DISCUSSION

I. Order Granting New Trial*fn6

Plaintiff contends the trial court abused its discretion when it granted a new trial of future damages. Plaintiff's primary argument is that the reasons specified by the trial court for granting the motion were contrary to overwhelming evidence presented at trial on the issue of future medical damages (i.e., the testimony of plaintiff's experts that future surgeries were necessary). As will be seen, plaintiff's argument fails to appreciate the deferential standard of review that is applicable in such cases when there is a statement of reasons. As to other elements of future damages that were not explicitly mentioned in the order, we conclude they were inextricably tied to the issue of future surgeries and therefore it was unnecessary for the trial court to separately discuss those matters in granting a new trial of all future damages.

A. Standard of Review

Section 657 permits the granting of a new trial upon the ground of excessive damages if "after weighing the evidence the [trial] court is convinced from the entire record, including reasonable inferences therefrom, that the ... jury clearly should have reached a different verdict or decision." "'The new trial motion is addressed to the sound discretion of the trial judge. In ruling on it, he [or she] is vested with authority to disbelieve witnesses and reweigh the evidence.'" (Martinides v. Mayer (1989) 208 Cal.App.3d 1185, 1197.) Moreover, "'"'The determination of a motion for a new trial rests so completely within the court's discretion that its action will not be disturbed unless a manifest and unmistakable abuse of discretion clearly appears. This is particularly true when the discretion is exercised in favor of awarding a new trial, for this action does not finally dispose of the matter. So long as a reasonable or even fairly debatable justification under the law is shown for the order granting the new trial, the order will not be set aside. [Citations.]' [Citation.]"'" (Whitlock v. Foster Wheeler, LLC (2008) 160 Cal.App.4th 149, 159.)

As explained at length by our Supreme Court in Lane v. Hughes Aircraft Co. (2000) 22 Cal.4th 405, at pages 411-412:

"The standards for reviewing an order granting a new trial are well settled. After authorizing trial courts to grant a new trial on the grounds of '[e]xcessive ... damages' or '[i]nsufficiency of the evidence,' section 657 provides: '[O]n appeal from an order granting a new trial upon the ground of the insufficiency of the evidence ... or upon the ground of excessive or inadequate damages, ... such order shall be reversed as to such ground only if there is no substantial basis in the record for any of such reasons.' (Italics added.) Thus, we have held that an order granting a new trial under section 657 'must be sustained on appeal unless the opposing party demonstrates that no reasonable finder of fact could have found for the movant on [the trial court's] theory.' [Citation.] Moreover, '[a]n abuse of discretion cannot be found in cases in which the evidence is in conflict and a verdict for the moving party could have been reached ....' [Citation.] In other words, 'the presumption of correctness normally accorded on appeal to the jury's verdict is replaced by a presumption in favor of the [new trial] order.' [Citation.]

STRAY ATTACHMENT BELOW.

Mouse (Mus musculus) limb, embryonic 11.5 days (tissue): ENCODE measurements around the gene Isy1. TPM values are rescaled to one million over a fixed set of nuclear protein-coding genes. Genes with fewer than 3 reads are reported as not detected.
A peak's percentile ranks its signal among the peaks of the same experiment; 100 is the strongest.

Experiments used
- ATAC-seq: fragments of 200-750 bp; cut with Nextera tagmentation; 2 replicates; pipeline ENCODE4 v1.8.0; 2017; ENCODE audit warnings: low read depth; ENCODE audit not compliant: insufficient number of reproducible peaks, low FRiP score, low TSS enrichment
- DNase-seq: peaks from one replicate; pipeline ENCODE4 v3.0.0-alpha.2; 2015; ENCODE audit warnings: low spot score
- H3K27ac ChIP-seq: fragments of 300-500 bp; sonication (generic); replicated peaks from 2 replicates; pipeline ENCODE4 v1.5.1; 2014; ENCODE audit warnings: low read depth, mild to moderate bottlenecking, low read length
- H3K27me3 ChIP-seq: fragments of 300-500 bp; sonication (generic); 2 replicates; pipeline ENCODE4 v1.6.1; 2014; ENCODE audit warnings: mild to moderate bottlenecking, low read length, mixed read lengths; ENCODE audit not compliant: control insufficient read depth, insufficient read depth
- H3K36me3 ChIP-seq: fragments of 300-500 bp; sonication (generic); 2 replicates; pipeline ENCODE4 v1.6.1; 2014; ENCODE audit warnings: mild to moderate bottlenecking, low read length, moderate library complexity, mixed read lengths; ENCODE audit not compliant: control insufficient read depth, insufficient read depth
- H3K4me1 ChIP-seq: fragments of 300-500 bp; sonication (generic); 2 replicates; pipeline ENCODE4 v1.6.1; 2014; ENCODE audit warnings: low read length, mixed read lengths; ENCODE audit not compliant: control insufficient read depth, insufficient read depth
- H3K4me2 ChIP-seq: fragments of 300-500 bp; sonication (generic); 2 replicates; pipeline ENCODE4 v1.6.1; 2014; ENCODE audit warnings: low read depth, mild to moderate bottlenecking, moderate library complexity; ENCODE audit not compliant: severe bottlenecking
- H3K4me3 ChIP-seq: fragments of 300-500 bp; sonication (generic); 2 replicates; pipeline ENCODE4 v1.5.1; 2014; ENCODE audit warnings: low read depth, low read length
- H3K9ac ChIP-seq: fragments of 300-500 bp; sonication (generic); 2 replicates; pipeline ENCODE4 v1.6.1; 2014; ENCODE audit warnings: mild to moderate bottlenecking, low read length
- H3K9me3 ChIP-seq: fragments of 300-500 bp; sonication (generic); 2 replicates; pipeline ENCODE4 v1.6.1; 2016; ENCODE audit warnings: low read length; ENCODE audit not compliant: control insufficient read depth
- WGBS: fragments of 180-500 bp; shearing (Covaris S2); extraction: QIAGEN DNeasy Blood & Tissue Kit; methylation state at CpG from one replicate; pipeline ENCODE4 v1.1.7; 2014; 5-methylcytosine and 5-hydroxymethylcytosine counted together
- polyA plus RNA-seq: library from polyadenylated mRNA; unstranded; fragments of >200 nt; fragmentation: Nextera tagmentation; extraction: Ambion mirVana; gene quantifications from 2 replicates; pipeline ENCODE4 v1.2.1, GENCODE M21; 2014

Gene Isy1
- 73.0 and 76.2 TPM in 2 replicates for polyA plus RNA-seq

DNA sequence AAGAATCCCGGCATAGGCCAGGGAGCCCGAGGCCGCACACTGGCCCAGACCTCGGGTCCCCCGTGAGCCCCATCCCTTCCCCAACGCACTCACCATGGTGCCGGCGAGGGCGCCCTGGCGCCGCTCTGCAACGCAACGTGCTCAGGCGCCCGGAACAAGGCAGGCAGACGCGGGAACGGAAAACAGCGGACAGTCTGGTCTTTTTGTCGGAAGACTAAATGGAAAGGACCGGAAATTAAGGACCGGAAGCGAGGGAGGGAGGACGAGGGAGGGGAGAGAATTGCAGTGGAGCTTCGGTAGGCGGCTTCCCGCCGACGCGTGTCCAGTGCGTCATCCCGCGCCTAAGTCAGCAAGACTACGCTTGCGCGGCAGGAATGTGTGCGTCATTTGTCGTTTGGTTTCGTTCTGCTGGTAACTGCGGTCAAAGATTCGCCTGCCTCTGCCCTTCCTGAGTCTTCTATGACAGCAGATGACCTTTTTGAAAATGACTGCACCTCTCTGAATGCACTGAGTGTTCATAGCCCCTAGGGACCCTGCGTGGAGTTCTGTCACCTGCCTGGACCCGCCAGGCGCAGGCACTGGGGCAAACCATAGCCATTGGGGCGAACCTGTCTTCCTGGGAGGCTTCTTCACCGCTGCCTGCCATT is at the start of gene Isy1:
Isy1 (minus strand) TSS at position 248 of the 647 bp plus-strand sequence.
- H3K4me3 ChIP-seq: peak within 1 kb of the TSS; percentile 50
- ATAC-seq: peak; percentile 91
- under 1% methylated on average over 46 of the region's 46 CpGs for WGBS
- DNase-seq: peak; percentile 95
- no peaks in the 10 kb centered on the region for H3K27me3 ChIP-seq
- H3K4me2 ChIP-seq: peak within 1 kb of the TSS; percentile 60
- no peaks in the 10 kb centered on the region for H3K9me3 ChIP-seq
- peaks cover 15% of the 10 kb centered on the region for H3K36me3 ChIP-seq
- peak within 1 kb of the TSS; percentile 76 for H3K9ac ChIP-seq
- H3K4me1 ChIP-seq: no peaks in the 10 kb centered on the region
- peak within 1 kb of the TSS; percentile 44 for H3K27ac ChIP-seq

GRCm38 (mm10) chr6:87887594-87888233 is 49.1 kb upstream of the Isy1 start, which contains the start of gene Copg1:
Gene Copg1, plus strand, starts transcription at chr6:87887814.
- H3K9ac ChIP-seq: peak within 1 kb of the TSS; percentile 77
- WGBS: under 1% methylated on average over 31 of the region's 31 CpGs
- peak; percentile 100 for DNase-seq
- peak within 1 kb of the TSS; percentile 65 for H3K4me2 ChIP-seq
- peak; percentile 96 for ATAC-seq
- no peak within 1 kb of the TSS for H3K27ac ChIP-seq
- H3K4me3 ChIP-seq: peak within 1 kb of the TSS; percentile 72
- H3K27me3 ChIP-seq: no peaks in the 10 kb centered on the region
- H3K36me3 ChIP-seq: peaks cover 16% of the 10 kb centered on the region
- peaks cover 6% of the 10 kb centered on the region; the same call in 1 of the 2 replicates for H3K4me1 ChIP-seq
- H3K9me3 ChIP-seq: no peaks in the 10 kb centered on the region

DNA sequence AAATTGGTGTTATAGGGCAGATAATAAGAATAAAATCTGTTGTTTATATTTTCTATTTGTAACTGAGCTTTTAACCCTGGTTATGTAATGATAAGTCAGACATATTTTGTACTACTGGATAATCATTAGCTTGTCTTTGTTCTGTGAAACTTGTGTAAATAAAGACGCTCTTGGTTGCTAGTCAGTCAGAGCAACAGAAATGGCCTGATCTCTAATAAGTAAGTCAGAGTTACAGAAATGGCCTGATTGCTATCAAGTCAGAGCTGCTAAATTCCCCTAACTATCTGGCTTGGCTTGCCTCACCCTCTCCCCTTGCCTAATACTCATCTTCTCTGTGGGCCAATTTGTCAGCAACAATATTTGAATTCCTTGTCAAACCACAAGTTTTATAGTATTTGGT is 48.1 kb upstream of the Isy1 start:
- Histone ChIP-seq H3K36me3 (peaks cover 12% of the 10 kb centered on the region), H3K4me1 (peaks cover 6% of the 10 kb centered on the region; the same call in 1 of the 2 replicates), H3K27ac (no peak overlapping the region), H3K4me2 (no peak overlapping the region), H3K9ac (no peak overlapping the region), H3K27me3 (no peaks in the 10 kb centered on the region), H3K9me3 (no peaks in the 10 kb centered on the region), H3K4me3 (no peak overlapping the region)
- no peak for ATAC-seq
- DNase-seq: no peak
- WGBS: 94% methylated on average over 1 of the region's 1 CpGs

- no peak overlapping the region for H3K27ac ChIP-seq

"The reason for this deference 'is that the trial court, in ruling on [a new trial] motion, sits ... as an independent trier of fact.' [Citation.] Therefore, the trial court's factual determinations, reflected in its decision to grant the new trial, are entitled to the same deference that an appellate court would ordinarily accord a jury's factual determinations.

"The trial court sits much closer to the evidence than an appellate court. Even the most comprehensive study of a trial court record cannot replace the immediacy of being present at the trial, watching and hearing as the evidence unfolds. The trial court, therefore, is in the best position to assess the reliability of a jury's verdict and, to this end, the Legislature has granted trial courts broad discretion to order new trials. The only relevant limitation on this discretion is that the trial court must state its reasons for granting the new trial, and there must be substantial evidence in the record to support those reasons. [Citation.]"

As the last sentence of the above quoted language reflects, the broad discretion given to a trial court to grant a new trial is limited by the requirement to prepare a statement of reasons. And, as explained below, the absence of a sufficient statement of reasons has an impact on the standard of review. Because plaintiff has challenged the sufficiency of the trial court's statement of reasons in this appeal, we now explain the established legal principles concerning a trial court's statement of reasons in support of an order granting a new trial.

B.Statement of Reasons for Granting New Trial